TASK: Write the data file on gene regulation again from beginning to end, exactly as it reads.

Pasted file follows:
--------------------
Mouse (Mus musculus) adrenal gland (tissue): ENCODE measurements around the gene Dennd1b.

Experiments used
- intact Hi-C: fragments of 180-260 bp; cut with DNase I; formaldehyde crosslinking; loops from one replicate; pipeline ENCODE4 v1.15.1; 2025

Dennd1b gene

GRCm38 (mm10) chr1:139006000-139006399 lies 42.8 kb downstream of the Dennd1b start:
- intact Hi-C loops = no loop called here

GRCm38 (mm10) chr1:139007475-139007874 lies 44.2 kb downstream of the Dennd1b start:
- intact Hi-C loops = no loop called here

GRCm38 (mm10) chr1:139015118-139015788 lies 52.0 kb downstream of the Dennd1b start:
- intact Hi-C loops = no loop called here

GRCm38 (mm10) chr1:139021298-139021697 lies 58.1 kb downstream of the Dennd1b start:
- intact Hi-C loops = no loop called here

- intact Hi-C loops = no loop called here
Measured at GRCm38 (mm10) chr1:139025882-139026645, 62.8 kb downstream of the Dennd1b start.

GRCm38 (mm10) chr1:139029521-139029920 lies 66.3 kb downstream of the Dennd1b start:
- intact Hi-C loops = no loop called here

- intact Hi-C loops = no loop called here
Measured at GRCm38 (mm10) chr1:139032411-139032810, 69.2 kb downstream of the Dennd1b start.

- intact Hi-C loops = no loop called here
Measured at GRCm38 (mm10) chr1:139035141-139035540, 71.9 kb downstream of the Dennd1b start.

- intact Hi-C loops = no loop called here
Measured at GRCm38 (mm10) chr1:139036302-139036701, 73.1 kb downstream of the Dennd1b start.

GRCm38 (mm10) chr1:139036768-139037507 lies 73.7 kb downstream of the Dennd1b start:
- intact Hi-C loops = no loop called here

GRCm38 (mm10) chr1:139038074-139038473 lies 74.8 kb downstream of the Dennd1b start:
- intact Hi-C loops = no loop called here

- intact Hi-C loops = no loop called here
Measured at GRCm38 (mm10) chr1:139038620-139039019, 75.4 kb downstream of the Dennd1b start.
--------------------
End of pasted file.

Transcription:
Mouse (Mus musculus) adrenal gland (tissue): ENCODE measurements around the gene Dennd1b.

Experiments used
- intact Hi-C: fragments of 180-260 bp; cut with DNase I; formaldehyde crosslinking; loops from one replicate; pipeline ENCODE4 v1.15.1; 2025

Dennd1b gene

GRCm38 (mm10) chr1:139006000-139006399 lies 42.8 kb downstream of the Dennd1b start:
- intact Hi-C loops = no loop called here

GRCm38 (mm10) chr1:139007475-139007874 lies 44.2 kb downstream of the Dennd1b start:
- intact Hi-C loops = no loop called here

GRCm38 (mm10) chr1:139015118-139015788 lies 52.0 kb downstream of the Dennd1b start:
- intact Hi-C loops = no loop called here

GRCm38 (mm10) chr1:139021298-139021697 lies 58.1 kb downstream of the Dennd1b start:
- intact Hi-C loops = no loop called here

- intact Hi-C loops = no loop called here
Measured at GRCm38 (mm10) chr1:139025882-139026645, 62.8 kb downstream of the Dennd1b start.

GRCm38 (mm10) chr1:139029521-139029920 lies 66.3 kb downstream of the Dennd1b start:
- intact Hi-C loops = no loop called here

- intact Hi-C loops = no loop called here
Measured at GRCm38 (mm10) chr1:139032411-139032810, 69.2 kb downstream of the Dennd1b start.

- intact Hi-C loops = no loop called here
Measured at GRCm38 (mm10) chr1:139035141-139035540, 71.9 kb downstream of the Dennd1b start.

- intact Hi-C loops = no loop called here
Measured at GRCm38 (mm10) chr1:139036302-139036701, 73.1 kb downstream of the Dennd1b start.

GRCm38 (mm10) chr1:139036768-139037507 lies 73.7 kb downstream of the Dennd1b start:
- intact Hi-C loops = no loop called here

GRCm38 (mm10) chr1:139038074-139038473 lies 74.8 kb downstream of the Dennd1b start:
- intact Hi-C loops = no loop called here

- intact Hi-C loops = no loop called here
Measured at GRCm38 (mm10) chr1:139038620-139039019, 75.4 kb downstream of the Dennd1b start.